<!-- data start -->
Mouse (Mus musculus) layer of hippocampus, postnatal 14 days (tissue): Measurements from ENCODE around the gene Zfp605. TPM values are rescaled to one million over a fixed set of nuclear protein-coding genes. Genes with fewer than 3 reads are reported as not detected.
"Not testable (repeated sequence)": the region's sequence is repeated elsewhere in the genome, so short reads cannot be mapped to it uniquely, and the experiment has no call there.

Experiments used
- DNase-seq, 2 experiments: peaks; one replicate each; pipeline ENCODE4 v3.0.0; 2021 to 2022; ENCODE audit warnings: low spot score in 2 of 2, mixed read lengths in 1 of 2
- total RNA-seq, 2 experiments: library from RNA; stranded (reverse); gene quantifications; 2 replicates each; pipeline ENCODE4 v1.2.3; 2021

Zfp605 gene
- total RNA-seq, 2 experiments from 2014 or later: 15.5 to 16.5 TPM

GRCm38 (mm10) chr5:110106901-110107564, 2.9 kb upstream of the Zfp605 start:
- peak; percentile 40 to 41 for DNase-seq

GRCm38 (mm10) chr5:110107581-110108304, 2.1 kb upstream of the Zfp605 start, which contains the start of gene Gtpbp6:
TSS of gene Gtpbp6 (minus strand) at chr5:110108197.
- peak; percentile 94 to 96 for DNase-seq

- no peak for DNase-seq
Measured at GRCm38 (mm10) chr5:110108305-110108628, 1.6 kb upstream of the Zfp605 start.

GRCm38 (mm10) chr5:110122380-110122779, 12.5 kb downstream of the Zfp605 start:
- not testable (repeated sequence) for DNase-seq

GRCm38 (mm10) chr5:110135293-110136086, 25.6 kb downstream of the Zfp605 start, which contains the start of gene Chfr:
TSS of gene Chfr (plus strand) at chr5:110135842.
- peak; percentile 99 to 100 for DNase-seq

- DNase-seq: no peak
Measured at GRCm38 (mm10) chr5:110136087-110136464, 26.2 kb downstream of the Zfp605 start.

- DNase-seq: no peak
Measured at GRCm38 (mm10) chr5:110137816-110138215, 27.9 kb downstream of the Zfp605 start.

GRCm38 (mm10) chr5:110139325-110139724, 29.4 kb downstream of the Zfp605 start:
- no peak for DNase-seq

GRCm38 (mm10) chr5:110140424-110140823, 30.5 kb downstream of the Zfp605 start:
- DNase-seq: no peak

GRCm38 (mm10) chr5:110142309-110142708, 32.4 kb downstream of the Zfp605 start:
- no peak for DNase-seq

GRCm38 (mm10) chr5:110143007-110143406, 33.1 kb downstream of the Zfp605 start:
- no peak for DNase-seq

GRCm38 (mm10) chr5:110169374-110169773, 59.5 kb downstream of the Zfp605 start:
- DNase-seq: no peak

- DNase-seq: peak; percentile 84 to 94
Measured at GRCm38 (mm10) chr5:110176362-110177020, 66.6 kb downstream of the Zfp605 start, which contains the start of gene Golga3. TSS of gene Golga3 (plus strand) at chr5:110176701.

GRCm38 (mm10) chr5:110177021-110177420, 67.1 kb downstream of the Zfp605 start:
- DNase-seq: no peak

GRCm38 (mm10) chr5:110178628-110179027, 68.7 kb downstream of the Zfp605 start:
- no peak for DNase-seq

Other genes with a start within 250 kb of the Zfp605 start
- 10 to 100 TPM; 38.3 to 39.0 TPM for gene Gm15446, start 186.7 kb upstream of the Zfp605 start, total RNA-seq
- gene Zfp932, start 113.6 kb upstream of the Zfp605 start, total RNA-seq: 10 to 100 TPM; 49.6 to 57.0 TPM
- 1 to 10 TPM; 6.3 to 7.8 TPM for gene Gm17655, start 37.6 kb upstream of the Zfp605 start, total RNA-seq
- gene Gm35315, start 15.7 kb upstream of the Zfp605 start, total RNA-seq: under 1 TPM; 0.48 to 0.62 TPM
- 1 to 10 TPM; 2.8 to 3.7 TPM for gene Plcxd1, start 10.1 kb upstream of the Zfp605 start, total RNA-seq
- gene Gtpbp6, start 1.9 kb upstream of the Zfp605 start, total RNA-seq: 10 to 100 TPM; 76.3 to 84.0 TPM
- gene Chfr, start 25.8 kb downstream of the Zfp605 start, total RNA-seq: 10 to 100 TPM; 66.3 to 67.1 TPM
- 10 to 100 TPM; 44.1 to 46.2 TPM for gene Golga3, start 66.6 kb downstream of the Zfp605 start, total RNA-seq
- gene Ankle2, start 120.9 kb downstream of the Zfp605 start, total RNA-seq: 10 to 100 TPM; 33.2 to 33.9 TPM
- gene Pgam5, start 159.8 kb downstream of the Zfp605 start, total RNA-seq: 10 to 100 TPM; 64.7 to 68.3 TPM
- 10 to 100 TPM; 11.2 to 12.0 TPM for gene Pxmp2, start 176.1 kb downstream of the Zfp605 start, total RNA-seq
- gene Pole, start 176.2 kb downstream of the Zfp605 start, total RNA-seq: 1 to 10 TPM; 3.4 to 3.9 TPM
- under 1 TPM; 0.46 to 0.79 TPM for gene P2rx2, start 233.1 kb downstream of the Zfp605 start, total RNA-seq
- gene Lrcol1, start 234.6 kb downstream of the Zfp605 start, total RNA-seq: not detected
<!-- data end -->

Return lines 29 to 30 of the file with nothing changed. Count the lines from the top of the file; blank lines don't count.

- no peak for DNase-seq

GRCm38 (mm10) chr5:110143007-110143406, 33.1 kb downstream of the Zfp605 start: